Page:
Arriving 20 minutes early instead of the suggested 60 minutes early, I walked into a sold-out, jam-packed Punchline Comedy Club in North Sacramento, which was quite a sight to behold. The backdrop of the cozy and intimate venue is a talented artist's rendition of the cityscape, casting Downtown Sac in a bold and vaguely neon light.
Seeing people in every single seat available reinforced my preconceived notion that Doug Stanhope is a comic genius, but I will admit it made me a bit nervous about getting a quality spot. In every other instance, I would have called ahead and let the management know that I was writing an article about the event and would appreciate whatever accommodations they could provide, but this is Stanhope, dammit, and I wanted to feel the experience like any other bloke who is willing to shell out good money to be reprimanded, marginalized, and, when the 45-year-old Arizona native is on his game, highly entertained.
I was led toward a tall, skinny wooden bar chair barely visible between two small circular tables featuring over a dozen folks. Luckily, everyone was cool, and a half dozen fellow patrons moved their tall chairs to accommodate me. Unfortunately, my chair was slightly less comfortable than a bicycle with the seat missing, and I had to readjust every two or three minutes throughout the course of a two-hour show in order to maintain proper blood circulation.
Stanhope came out after an oafish and self-admittedly strange looking gentleman named Junior had the crowd in the palm of his hand before descending into incoherent barks that were the unmistakable hoof prints of a comic humoring himself as 200+ waited politely to see the esteemed gentleman who would succeed him on this Tuesday evening.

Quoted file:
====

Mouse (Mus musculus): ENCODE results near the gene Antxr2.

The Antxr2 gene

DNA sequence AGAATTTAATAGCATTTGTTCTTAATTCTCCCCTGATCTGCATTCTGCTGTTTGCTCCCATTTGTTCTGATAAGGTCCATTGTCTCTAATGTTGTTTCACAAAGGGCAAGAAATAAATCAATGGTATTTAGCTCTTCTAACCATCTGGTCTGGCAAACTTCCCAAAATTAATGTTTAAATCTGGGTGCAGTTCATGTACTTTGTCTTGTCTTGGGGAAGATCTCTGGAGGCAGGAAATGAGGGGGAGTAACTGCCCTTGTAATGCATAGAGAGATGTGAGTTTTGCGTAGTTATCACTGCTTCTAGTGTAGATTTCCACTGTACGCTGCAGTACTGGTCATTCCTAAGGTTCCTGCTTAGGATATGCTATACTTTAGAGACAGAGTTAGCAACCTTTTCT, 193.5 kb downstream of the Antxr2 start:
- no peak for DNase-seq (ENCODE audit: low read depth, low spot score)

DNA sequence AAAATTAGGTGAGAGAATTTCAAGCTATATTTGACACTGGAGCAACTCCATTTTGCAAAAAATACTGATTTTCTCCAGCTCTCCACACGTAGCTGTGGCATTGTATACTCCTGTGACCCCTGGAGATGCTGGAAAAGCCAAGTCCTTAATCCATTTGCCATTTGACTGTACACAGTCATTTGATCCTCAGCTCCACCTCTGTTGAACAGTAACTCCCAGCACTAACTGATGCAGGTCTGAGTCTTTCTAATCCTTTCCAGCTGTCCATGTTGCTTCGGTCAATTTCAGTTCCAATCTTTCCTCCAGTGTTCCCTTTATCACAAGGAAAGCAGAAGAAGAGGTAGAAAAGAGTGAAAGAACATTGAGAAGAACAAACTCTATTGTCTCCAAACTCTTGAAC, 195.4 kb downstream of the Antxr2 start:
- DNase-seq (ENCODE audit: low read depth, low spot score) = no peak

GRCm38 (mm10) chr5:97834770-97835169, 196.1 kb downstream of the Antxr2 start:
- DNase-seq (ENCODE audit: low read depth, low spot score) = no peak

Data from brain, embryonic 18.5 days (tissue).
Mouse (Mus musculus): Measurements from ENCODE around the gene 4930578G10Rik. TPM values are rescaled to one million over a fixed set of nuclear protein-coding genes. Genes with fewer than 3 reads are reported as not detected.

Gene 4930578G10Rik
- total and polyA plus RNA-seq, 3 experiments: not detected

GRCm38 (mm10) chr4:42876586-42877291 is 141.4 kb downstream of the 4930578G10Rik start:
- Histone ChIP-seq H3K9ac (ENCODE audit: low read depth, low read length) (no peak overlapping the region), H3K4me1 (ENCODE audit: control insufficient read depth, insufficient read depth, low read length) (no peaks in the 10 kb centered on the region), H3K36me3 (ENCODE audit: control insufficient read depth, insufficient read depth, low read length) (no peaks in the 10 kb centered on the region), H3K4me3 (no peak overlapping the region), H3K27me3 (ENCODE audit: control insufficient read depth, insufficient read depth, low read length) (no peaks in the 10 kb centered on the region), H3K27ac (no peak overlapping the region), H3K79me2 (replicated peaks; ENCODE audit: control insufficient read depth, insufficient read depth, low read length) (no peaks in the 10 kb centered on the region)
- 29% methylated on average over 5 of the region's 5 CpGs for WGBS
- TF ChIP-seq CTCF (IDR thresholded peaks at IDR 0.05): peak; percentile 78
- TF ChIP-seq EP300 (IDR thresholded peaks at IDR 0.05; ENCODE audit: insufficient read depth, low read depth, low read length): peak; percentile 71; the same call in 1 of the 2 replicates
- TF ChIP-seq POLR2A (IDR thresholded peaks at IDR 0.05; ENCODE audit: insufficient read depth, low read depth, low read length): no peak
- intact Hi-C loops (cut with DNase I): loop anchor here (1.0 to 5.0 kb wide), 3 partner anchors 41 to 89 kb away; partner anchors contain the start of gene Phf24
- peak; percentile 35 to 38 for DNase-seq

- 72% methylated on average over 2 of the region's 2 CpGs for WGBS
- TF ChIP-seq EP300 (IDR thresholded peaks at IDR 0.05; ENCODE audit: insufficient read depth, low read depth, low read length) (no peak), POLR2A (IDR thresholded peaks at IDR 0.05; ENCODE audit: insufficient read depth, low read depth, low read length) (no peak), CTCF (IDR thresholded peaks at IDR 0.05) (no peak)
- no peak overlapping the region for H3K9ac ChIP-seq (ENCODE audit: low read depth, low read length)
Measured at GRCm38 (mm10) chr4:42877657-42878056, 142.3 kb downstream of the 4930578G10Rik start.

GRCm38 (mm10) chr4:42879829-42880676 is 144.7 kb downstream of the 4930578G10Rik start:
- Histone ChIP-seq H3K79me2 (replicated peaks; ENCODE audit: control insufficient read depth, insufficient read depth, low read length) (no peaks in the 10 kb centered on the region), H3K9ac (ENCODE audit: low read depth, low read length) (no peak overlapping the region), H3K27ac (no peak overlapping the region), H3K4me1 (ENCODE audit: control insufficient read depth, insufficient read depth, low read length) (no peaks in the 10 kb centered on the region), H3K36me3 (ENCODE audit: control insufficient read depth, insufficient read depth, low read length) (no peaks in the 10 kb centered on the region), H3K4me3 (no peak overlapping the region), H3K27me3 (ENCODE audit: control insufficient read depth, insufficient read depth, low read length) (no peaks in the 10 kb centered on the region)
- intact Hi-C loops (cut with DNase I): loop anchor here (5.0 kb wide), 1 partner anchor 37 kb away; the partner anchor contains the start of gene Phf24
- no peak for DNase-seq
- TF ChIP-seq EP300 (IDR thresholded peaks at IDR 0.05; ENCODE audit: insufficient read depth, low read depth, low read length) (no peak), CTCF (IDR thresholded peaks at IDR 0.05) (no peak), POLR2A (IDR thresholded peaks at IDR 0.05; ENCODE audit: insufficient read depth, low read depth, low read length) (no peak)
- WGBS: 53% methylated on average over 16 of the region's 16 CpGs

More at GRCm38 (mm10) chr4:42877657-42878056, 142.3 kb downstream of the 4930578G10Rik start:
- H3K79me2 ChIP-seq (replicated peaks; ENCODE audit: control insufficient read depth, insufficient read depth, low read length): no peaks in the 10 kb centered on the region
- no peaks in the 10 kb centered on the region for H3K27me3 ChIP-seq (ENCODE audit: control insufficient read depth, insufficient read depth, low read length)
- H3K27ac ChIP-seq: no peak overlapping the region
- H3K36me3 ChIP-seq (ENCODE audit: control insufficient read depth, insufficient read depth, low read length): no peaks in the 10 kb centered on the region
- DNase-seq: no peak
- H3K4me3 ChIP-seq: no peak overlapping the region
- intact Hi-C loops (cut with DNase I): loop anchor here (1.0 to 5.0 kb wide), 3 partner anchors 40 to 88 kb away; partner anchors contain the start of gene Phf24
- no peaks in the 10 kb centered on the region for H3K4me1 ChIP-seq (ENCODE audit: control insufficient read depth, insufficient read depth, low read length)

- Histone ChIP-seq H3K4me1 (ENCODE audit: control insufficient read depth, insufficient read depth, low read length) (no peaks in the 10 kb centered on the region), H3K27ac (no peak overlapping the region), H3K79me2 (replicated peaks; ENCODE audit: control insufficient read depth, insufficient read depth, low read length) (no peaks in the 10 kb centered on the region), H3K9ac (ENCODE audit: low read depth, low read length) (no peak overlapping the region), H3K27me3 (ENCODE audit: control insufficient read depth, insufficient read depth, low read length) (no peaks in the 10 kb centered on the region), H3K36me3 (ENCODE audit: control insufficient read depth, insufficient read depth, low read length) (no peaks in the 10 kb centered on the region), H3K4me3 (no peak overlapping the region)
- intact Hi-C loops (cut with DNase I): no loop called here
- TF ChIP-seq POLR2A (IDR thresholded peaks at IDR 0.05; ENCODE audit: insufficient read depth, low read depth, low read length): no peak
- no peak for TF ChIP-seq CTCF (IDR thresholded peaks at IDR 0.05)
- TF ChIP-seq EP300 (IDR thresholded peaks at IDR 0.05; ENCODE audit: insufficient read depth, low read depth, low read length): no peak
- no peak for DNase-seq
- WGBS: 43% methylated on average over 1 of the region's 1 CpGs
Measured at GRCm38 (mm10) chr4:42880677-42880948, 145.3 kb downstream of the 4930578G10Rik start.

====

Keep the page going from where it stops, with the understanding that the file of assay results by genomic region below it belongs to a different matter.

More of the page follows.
The main event took the stage wearing his signature slightly-oversized plaid sport coat with a large, robust tie and reddish-orange pants. There were some clear moments of glory and pure, unfiltered truth, as seen in Stanhope’s lambasting of the cancer industry and its overabundance of fundraising and overall absence of breakthroughs, as well as the extended metaphor he skillfully and impulsively wove in response to an audience member defending the support of causes via bumper stickers.
The evening concluded with a graphic and drawn-out explanation of a bizarre fantasy wherein Stanhope had his way with what can only be perceived to be Tennessee Titans running back Chris Johnson – whom he described in vivid detail without naming – during a nationally televised regular season game.
The tale was the culmination of a night that featured a large handful of hints that Stanhope is quickly tiring of his annual grind. I sensed this as he looked directly into my eyes on various occasions throughout the night. I'm not sure if this was a result of me being positioned at a key 45-degree angle viewpoint or the bright white Lake Tahoe hat I wore glowing in the light from the lamp hanging above me.
Stanhope threatened to not return to Sacramento and essentially dared people to stop showing up to see him in the most polite and forthcoming way while laying into the region surrounding the club for being dull and boring. In truth, the club is located in the middle of a massive grid of commerce and industry, hardly the city's best foot forward in terms of culture. Nonetheless, the crowd applauded his razor wit and alcohol-fueled boldness throughout the evening as he threw back a variety of colorful drinks shuttled to him from the bar via a women named Bingo in a slick and shiny Mardi Gras feathered ensemble. Would I go see Stanhope again next year? Maybe. Probably. Well, yes. As long as I was given a comfortable seat.